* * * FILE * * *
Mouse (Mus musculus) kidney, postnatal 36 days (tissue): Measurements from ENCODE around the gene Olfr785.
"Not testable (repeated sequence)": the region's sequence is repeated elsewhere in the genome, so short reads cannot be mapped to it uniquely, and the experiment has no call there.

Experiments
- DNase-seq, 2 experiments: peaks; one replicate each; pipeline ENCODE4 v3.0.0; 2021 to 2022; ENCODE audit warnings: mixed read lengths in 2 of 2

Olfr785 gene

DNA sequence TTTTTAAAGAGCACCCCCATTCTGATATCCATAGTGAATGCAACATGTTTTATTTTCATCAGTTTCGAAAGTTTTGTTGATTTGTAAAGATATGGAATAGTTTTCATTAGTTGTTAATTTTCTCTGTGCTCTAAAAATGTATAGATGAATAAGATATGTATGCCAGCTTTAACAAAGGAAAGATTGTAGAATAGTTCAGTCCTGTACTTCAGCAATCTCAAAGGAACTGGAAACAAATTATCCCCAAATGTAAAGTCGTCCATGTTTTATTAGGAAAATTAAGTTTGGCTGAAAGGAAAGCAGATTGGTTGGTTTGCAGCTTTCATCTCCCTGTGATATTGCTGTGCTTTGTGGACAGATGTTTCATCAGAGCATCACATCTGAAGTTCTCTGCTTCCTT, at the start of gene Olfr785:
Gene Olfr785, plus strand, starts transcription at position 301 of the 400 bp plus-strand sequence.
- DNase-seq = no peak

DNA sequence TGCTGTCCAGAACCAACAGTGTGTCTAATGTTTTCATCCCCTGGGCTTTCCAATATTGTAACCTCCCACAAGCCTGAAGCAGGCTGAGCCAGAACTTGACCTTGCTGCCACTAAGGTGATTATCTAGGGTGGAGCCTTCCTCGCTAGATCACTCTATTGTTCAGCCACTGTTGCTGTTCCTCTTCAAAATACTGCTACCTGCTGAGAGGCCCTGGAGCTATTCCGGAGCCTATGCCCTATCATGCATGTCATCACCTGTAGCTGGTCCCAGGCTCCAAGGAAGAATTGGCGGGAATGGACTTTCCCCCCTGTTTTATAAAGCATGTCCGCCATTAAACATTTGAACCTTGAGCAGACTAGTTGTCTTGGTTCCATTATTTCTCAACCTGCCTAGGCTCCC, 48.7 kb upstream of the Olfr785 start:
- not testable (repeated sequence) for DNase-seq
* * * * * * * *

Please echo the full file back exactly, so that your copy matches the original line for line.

Mouse (Mus musculus) kidney, postnatal 36 days (tissue): Measurements from ENCODE around the gene Olfr785.
"Not testable (repeated sequence)": the region's sequence is repeated elsewhere in the genome, so short reads cannot be mapped to it uniquely, and the experiment has no call there.

Experiments
- DNase-seq, 2 experiments: peaks; one replicate each; pipeline ENCODE4 v3.0.0; 2021 to 2022; ENCODE audit warnings: mixed read lengths in 2 of 2

Olfr785 gene

DNA sequence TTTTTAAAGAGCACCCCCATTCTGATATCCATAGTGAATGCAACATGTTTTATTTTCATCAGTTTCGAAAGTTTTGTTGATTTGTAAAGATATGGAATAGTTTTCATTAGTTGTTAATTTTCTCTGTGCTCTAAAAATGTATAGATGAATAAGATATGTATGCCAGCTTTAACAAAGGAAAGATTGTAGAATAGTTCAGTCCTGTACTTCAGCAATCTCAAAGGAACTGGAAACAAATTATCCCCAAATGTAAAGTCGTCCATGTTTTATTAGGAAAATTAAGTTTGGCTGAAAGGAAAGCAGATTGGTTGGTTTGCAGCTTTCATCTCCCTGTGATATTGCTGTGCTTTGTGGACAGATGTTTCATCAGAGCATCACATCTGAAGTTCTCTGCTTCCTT, at the start of gene Olfr785:
Gene Olfr785, plus strand, starts transcription at position 301 of the 400 bp plus-strand sequence.
- DNase-seq = no peak

DNA sequence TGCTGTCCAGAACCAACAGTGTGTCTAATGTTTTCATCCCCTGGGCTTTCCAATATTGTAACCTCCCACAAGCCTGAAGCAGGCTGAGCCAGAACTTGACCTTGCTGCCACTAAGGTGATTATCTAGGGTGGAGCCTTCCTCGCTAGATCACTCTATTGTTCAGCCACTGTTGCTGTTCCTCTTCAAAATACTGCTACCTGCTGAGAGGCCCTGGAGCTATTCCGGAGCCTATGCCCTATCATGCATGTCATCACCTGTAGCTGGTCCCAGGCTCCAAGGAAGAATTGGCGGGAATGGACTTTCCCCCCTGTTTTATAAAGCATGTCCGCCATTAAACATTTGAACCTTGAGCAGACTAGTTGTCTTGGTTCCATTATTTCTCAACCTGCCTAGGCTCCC, 48.7 kb upstream of the Olfr785 start:
- not testable (repeated sequence) for DNase-seq